The International Olympic Committee (IOC) has set up a special unit to help tackle match-fixing and illegal betting in future editions of the Olympic Games.
According to the Guardian newspaper, the IOC held a meeting with its stakeholders and representatives from the global governing bodies of football (Fifa) and athletics (IAAF) to discuss the proposal.
Athletes and officials are forbidden from betting on the Games and the IOC has been co-operating with legal betting agencies to monitor betting patterns or unusual wagers.
“It was agreed the IOC will set up a special unit to co-ordinate efforts [on match-fixing and illegal betting],” the IOC said.
“This unit will work on risk prevention and the dissemination of information and will support the harmonisation of rules of the Olympic and sports movements.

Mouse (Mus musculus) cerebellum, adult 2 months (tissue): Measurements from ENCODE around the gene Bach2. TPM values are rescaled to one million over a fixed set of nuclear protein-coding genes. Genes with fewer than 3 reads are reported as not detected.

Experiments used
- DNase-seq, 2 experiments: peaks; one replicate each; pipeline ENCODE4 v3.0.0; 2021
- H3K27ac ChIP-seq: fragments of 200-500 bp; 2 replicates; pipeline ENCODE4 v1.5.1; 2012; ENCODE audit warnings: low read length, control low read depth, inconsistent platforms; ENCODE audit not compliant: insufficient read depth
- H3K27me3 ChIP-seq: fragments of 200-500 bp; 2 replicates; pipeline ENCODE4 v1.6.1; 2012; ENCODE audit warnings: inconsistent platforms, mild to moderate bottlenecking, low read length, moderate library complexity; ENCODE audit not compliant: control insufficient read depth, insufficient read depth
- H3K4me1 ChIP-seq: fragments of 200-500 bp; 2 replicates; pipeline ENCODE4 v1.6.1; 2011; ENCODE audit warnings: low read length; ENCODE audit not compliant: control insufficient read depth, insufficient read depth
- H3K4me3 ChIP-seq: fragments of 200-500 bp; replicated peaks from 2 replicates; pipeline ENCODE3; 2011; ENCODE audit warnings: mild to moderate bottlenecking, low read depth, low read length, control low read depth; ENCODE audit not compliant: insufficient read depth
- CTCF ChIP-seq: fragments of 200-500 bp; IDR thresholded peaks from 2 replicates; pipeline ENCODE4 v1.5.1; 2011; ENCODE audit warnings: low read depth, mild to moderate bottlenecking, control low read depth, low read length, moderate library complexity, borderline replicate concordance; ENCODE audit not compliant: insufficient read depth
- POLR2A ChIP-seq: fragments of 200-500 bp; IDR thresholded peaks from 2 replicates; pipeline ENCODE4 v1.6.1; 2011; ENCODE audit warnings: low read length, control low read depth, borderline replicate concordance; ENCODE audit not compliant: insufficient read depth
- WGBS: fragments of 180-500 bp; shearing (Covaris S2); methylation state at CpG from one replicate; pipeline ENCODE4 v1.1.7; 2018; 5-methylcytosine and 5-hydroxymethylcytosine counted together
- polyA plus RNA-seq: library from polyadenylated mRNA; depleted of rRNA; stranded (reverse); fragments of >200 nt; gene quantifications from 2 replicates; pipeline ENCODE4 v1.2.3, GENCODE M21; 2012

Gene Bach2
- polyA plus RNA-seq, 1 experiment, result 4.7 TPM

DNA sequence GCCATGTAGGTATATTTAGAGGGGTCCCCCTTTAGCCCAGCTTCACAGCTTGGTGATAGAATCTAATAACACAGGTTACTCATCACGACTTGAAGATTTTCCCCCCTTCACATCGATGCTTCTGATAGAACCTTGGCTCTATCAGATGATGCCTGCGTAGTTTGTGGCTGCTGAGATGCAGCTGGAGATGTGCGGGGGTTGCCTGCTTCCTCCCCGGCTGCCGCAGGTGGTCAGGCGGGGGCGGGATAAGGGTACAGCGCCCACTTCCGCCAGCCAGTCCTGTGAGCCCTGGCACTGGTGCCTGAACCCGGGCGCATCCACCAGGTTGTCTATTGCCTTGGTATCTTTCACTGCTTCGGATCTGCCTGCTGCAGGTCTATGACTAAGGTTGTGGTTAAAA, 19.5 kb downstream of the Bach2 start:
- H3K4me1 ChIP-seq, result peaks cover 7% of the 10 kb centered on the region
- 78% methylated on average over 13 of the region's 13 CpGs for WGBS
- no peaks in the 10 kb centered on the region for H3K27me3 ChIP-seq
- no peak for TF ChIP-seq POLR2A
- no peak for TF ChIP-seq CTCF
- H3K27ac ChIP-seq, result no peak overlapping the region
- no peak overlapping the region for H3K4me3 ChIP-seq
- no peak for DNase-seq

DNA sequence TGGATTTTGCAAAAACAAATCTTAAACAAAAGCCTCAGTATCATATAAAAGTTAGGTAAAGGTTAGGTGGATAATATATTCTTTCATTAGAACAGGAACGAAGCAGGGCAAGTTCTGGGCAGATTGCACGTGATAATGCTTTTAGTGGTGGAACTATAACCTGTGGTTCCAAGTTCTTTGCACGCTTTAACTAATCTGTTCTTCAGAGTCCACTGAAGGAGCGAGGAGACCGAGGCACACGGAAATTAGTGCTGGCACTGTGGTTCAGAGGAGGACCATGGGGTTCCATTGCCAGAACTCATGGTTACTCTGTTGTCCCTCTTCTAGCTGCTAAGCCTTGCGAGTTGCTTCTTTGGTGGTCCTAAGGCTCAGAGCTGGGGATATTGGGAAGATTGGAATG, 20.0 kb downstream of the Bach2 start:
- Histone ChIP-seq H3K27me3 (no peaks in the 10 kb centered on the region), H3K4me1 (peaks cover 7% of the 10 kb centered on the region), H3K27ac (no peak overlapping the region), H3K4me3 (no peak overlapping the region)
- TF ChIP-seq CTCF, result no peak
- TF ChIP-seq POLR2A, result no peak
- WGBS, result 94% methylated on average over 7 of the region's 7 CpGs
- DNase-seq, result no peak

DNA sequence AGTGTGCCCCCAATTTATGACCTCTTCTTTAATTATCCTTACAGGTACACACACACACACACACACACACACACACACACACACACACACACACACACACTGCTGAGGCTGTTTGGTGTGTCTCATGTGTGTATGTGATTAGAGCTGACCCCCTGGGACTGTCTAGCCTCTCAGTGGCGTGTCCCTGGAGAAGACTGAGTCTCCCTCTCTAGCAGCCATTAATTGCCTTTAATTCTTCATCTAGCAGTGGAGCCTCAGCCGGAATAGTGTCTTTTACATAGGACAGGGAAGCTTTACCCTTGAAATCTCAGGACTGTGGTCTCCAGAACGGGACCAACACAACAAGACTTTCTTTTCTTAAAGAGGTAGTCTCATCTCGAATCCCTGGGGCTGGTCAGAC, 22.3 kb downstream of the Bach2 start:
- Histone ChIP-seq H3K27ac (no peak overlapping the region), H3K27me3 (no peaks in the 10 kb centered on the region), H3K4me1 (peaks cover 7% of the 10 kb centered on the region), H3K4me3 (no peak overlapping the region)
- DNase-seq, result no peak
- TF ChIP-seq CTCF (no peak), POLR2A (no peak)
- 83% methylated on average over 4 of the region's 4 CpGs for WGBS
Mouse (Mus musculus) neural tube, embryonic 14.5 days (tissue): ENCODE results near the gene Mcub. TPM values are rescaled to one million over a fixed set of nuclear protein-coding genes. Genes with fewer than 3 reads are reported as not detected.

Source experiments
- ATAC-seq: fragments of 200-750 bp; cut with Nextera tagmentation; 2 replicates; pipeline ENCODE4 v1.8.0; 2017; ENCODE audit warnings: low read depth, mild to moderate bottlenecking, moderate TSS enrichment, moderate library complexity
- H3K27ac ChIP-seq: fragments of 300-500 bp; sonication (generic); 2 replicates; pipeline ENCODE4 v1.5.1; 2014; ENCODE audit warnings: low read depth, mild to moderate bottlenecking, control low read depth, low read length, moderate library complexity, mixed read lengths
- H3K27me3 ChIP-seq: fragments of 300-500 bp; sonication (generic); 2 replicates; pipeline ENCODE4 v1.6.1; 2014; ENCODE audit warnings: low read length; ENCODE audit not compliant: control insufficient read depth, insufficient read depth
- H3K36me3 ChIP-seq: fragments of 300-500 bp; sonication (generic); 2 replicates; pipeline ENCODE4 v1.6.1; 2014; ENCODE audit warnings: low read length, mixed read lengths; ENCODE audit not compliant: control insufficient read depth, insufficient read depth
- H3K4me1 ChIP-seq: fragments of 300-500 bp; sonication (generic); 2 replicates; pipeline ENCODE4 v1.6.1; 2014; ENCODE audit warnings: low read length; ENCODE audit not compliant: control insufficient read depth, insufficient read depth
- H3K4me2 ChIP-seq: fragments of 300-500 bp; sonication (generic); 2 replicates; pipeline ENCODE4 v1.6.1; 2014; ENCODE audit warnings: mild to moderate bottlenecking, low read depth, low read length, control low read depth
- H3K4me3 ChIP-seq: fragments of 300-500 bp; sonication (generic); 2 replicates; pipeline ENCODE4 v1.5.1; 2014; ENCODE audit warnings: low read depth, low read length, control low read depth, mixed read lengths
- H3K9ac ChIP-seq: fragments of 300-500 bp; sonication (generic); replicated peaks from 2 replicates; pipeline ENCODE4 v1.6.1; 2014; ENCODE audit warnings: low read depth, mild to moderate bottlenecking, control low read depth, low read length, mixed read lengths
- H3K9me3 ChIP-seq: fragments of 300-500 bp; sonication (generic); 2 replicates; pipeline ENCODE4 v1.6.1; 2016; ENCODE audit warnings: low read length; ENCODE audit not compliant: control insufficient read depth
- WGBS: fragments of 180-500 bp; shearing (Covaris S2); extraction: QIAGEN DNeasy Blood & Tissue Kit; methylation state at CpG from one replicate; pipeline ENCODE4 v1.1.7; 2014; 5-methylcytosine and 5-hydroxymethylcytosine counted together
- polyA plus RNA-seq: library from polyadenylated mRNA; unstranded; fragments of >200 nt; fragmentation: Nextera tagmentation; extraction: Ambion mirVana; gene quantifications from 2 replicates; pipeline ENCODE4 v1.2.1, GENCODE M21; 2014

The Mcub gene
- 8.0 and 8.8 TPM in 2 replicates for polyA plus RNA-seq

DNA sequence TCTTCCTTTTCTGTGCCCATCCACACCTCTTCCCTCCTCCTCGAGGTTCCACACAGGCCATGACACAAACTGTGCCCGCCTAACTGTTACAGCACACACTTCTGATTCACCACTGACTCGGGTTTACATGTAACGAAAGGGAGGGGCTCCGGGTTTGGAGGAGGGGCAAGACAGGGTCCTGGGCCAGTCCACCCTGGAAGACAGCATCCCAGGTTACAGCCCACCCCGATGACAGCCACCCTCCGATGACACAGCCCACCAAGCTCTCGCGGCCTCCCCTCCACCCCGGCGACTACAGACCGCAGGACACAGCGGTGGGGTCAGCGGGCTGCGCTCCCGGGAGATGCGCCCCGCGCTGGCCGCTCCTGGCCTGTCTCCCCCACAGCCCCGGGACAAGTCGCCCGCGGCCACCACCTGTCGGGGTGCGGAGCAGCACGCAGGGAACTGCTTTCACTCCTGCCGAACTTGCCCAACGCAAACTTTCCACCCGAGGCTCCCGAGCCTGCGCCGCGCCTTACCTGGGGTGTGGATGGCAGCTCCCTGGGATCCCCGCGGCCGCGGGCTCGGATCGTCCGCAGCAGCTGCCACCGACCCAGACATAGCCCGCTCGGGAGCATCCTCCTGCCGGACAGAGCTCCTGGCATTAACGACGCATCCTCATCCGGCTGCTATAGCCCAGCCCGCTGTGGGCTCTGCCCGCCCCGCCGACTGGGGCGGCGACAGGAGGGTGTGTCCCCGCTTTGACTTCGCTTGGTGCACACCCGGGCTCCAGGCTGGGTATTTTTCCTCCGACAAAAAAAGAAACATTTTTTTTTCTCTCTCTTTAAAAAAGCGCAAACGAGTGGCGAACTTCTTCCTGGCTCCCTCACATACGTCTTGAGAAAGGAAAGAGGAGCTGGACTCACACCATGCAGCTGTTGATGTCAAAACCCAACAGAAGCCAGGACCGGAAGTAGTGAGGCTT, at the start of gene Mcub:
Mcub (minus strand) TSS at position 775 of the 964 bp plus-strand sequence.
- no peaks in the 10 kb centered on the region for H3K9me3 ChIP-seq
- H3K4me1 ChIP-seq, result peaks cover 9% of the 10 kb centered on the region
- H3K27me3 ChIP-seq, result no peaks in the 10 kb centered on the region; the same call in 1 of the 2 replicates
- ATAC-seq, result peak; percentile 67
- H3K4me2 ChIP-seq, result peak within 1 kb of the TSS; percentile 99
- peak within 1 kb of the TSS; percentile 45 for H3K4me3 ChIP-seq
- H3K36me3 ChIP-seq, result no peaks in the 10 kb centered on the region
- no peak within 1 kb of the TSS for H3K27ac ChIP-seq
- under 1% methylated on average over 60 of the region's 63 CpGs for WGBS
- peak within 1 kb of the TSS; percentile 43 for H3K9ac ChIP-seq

“These rules will be based on examples from some of the international federations already working on this issue, such as [Fifa] which has already applied severe sanctions.”
Although the Olympics have remained largely unaffected by match-fixing or illegal betting, a number of recent incidents have persuaded the IOC to take action.
At the London 2012 Summer Games, four women’s badminton doubles pairs from South Korea, China and Indonesia deliberately played to lose matches in order to get a more favourable draw. All the pairings were disqualified and banned.
In addition, Irish sailor Peter O’Leary was issued with a warning after betting on a direct competitor to win at the 2008 Beijing Summer Games.